"Nouvelle-France" is an epic drama, perhaps melodramatic, but absolutely powerful. The film is formulaic in its emotional appeal. It includes an epic historical event as its setting, sweeping shots of vast landscapes, battle scenes, a powerful score and emotional soundtrack, complete with a Celine Dion performed theme song, are interwoven in a story of a romance and a precious mother-daughter relationship. It is melodramatic and it is predictable, but it works, and you'll cry when it's over and a few times in between.

I love this movie. I don't care if I shouldn't. I do!
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Format: DVD Verified Purchase
For those people who enjoy a dramatic romance, atmosphere and good acting, this movie will appeal. All the technical aspects such as cinematography came together beautifuly and Celine's title song was heart-wrenching to say the least. The story line flowed well and you knew at all times where you were going. The twist at the end was not expected! I have only a few small criticisms: not enough of the beautiful Quebec scenery and not enough background to the historical period in which the film was set. This movie will have you in its grasp from beginning to end.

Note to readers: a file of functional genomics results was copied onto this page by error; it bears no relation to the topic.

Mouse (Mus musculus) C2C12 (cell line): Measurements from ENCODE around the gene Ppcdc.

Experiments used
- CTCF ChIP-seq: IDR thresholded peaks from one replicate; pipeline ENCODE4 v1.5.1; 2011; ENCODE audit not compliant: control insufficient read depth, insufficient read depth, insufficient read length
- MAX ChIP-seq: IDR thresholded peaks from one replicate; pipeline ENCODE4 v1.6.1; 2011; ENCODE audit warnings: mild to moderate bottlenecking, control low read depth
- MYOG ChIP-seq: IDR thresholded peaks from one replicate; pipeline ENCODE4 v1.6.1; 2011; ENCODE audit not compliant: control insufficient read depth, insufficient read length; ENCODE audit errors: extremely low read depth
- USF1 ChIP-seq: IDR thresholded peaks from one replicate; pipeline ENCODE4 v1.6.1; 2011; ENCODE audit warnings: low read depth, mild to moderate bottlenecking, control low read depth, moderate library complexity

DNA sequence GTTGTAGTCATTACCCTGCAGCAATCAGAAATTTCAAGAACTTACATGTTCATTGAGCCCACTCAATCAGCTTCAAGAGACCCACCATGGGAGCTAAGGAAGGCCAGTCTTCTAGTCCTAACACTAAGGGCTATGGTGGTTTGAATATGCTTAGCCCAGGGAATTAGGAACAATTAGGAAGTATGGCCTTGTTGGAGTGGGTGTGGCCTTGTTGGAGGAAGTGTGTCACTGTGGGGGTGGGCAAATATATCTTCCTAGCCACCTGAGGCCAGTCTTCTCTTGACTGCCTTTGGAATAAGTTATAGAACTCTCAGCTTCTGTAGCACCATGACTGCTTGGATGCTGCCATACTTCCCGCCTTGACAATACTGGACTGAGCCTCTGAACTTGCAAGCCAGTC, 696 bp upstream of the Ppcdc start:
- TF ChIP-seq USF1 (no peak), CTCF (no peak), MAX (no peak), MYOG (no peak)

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By PJR on December 6, 2008
Format: DVD
A good romance film set in an interesting historical era.

The romance film aspect is as good as can be expected for this sentimental genre. The emotional aspect of the historical setting may go past most U.S. views who do not know the history of Quebec.